James Kenny was born in Co. Wexford, Ireland on the 16th November 1895. He joined the Royal Irish Regiment in February 1915. The regiment was then sent to the Middle East, where he gained a great respect for "the mighty Turks", as he called them.
After the war, James could not settle at home and went to India with the 2nd Battalion of the Royal Irish Regiment where he spent 4 years as a Military Policeman. The regiment were demobbed in 1922 and James returned to England, where he married and became the father of eight sons and one daughter. He died at the age of 87 in 1984.
The message on the reverse of the postcard reads:
"Dear H, Just a P C to let you know I am well and in the best of health as I hope you are. I hope you received my letter, had yours a good day at Rosslare on Sunday. Write soon."
Europeana 1914 - 1918
St. Olivers Burkes Hill Birr Co Offaly Ireland 09/04/12 The following is a short account of my Fathers experiences during WW1. My father, James Kenny was born in Kilcarbery, Enniscorthy, Co. Wexford, Eire on the 16th of November 1895. At the outbreak ...more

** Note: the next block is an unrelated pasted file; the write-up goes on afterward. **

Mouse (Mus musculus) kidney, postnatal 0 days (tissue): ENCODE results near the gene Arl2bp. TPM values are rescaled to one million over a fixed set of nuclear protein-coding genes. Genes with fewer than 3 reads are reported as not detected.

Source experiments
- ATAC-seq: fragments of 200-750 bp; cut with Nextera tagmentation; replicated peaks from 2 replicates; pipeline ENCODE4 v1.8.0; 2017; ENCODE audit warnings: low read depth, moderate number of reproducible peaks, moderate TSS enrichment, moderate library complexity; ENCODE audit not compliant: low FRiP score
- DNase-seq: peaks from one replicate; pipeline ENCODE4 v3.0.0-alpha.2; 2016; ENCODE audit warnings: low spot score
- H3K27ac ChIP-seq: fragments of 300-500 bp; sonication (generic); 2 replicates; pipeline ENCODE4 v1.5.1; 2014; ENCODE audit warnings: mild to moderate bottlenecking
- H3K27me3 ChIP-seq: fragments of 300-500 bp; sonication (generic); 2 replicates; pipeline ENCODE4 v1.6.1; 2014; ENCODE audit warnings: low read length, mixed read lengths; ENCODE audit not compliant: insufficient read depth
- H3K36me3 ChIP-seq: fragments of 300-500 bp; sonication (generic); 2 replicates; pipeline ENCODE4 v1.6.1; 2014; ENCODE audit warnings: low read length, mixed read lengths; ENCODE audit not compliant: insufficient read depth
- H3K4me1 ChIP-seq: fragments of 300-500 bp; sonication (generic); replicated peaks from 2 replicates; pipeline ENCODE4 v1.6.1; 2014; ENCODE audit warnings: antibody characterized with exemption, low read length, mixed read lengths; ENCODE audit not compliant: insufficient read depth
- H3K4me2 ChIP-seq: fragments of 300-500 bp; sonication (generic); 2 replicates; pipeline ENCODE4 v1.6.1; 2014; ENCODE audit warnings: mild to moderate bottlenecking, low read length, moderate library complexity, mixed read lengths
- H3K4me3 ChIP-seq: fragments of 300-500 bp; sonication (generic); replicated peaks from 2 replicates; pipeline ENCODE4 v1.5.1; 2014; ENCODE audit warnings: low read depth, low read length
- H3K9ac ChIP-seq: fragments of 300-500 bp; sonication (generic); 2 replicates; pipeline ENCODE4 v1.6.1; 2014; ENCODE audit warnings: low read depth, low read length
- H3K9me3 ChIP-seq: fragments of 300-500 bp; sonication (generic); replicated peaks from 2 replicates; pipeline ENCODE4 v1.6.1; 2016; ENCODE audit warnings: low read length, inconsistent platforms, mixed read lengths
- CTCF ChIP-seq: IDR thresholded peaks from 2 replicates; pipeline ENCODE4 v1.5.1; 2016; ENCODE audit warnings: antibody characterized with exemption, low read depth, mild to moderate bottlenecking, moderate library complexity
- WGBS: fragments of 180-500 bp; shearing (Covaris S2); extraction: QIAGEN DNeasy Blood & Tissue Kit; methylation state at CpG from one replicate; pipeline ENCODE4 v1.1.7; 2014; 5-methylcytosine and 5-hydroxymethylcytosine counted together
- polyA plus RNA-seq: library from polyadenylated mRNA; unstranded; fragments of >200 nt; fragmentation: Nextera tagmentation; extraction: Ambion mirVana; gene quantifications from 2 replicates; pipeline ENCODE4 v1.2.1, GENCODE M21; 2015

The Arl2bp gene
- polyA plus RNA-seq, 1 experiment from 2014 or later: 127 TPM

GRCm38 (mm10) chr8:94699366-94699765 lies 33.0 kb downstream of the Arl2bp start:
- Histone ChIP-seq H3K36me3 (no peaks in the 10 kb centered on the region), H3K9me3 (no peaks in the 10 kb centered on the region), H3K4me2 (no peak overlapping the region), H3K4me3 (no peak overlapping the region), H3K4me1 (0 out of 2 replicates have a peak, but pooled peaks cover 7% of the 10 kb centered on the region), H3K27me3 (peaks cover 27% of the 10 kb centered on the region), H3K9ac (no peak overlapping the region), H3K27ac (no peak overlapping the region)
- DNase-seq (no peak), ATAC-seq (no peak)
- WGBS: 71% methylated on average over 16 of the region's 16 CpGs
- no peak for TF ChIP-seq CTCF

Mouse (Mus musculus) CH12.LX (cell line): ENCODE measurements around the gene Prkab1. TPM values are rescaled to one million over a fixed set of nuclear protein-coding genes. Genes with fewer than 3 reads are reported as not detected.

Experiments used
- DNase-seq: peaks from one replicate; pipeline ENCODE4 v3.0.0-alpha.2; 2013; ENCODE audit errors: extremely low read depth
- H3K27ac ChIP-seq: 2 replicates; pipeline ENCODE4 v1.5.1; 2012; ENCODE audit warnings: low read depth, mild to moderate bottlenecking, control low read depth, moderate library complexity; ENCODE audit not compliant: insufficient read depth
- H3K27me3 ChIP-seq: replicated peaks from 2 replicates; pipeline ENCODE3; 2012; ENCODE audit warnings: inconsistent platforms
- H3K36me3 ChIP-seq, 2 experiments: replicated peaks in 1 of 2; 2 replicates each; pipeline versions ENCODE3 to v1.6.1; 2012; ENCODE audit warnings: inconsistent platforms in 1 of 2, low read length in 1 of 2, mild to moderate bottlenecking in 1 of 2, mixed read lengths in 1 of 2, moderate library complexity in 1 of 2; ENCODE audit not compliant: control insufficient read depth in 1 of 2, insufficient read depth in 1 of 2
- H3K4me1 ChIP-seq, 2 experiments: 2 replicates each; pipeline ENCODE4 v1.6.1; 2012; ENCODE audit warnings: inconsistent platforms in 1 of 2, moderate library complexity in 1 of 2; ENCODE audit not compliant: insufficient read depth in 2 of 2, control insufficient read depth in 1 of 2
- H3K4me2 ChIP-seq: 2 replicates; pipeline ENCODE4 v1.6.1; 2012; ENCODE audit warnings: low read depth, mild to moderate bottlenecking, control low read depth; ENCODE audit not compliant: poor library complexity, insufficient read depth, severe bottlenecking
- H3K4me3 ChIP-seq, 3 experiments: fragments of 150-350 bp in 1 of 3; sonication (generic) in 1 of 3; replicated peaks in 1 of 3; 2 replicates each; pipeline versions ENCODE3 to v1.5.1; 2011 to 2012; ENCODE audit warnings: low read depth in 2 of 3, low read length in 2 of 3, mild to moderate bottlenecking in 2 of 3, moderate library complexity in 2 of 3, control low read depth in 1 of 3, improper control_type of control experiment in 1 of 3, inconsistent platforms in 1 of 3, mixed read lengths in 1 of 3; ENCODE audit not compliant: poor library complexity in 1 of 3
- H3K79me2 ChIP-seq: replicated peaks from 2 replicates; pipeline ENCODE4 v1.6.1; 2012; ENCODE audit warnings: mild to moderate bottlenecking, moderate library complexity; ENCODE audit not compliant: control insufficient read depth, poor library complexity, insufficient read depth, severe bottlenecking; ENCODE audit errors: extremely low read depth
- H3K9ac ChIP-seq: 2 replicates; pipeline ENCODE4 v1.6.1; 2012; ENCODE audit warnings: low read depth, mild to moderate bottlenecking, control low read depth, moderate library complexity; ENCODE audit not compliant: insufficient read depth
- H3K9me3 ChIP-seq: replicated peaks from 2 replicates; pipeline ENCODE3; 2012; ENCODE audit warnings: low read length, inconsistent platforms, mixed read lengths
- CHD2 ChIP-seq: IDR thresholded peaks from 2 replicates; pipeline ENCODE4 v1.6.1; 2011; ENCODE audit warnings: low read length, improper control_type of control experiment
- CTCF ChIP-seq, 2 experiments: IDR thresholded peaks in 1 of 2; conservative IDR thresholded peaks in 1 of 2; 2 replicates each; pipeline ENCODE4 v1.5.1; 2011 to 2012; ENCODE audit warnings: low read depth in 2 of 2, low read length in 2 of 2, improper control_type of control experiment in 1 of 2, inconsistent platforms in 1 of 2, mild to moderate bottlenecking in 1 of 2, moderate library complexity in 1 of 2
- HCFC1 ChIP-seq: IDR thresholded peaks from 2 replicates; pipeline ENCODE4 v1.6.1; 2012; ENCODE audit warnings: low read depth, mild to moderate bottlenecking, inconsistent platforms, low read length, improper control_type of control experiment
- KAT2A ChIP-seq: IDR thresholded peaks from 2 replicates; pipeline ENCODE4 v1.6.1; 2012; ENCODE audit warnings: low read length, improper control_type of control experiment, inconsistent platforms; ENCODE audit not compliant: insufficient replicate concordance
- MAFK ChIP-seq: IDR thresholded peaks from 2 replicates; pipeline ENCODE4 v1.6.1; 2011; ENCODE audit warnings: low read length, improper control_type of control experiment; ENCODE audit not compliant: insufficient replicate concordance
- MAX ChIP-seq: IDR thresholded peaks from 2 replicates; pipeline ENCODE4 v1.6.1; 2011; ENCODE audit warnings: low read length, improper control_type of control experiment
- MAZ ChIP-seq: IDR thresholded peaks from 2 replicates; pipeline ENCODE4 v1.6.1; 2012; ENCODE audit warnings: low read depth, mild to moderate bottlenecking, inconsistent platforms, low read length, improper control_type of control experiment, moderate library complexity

St. Olivers Burkes Hill Birr Co Offaly Ireland 09/04/12 The following is a short account of my Fathers experiences during WW1. My father, James Kenny was born in Kilcarbery, Enniscorthy, Co. Wexford, Eire on the 16th of November 1895. At the outbreak of World War One, he was working as a gardner. He joined the British Army in Enniscorthy on the 8th of February 1915, with his friend and neighbour, Mike Murphy. His friend was 16 years of age but said he was 18 years and was allowed to join. They both joined the Royal Irish Regiment, and my Fathers army number was 11047. They were sent to Clonmel Barracks in Tipperary for training. On the way to Clonmel, they stopped in Waterford. My Father sent a Postcard to his Mother to let her know that Mike Murphy and himself were safe and well. From Clonmel they finished off their training at Beggers Bush Barracks in Dublin. They were sent to France on the 2nd of May 1915. Mike Murphys Mother reported that her son was underage and claimed him back from France. He was sent home but before the war was over he rejoined and was killed fighting in France. My Granny Kenny was unable to claim my Father back as he was 20 years of age so she bought a crucifix which she had blessed and sent it to him in France. He carried this crucifix on him for the rest of the war and always maintained that it brought him safely home. He passed on the crucifix to me when I joined the Garda Siochana in 1958 and I carried it in my uniform for 30 years. It has now been passed to my eldest son. My Fathers first experience of the war was lying face down in the mud in Flanders and shells exploding all around him. They knew nothing about trench warfare but it did not take them long to learn. On the 6th of November 1915 his regiment were sent to the Middle East where he spent the rest of the war. He never spoke about what happened in the war. He did speak about spending Christmas of 1917 in Jerusalem, walking in Jesus’ footsteps to Calvary and praying in the Garden of Gethsemeny for all of his family. He had great respect for the Turkish soldiers and always referred to them as ‘the mighty Turks’. Towards the end of the war he fought alongside Indian regiments. He returned home after the war but could not settle at home. He returned to England and went to India with the 2nd Battalion of the Royal Irish Regiment where he spent 4 years as a Military Policeman. The regiment returned to England and were demobbed on 12th May 1922. When he returned home he married my Mother in 1930 and became the Father of 8 sons and 1 daughter. He died on the 30th March 1984. He was 87 years of age. Account written by Andrew Kenny (son of James Kenny) less